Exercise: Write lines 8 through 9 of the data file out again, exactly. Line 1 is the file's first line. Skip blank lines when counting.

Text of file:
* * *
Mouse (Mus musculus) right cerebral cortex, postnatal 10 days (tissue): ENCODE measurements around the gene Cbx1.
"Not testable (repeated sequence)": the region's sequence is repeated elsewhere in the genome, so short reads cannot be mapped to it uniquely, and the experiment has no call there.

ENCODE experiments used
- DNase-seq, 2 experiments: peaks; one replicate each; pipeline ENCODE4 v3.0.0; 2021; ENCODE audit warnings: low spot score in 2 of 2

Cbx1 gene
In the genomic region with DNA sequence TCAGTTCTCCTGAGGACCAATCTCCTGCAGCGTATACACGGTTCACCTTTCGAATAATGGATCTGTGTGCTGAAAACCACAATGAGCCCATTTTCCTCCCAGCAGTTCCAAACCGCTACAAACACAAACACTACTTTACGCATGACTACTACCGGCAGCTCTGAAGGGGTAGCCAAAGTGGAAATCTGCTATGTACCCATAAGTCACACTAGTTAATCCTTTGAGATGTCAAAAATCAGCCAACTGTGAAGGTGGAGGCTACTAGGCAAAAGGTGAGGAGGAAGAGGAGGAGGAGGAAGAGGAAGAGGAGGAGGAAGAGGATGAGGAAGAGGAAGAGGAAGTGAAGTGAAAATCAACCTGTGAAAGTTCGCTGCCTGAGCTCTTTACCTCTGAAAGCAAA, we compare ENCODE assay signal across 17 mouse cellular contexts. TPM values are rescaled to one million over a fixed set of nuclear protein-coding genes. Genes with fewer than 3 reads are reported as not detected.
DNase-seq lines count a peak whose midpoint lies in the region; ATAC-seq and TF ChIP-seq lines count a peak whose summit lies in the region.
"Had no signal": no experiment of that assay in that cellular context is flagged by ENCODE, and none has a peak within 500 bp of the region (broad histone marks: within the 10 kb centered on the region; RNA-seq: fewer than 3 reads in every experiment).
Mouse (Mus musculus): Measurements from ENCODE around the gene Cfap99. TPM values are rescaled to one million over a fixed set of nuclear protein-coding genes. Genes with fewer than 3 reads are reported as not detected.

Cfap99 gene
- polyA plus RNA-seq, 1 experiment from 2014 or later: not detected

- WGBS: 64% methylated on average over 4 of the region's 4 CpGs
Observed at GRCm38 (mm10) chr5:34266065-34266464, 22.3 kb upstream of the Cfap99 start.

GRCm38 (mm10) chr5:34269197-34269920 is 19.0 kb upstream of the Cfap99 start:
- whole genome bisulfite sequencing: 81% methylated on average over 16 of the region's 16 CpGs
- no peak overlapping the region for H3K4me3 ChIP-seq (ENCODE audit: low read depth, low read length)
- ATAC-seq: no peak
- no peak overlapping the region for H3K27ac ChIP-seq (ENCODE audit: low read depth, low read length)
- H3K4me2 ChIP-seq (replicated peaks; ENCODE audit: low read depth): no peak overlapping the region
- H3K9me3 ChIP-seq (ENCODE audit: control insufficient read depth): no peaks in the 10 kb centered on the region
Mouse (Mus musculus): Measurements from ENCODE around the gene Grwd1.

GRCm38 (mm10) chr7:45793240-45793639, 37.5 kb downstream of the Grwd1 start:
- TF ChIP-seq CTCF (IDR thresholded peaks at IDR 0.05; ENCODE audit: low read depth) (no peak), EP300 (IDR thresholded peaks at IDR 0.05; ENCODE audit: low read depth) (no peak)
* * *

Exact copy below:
"Had no signal": no experiment of that assay in that cellular context is flagged by ENCODE, and none has a peak within 500 bp of the region (broad histone marks: within the 10 kb centered on the region; RNA-seq: fewer than 3 reads in every experiment).
Mouse (Mus musculus): Measurements from ENCODE around the gene Cfap99. TPM values are rescaled to one million over a fixed set of nuclear protein-coding genes. Genes with fewer than 3 reads are reported as not detected.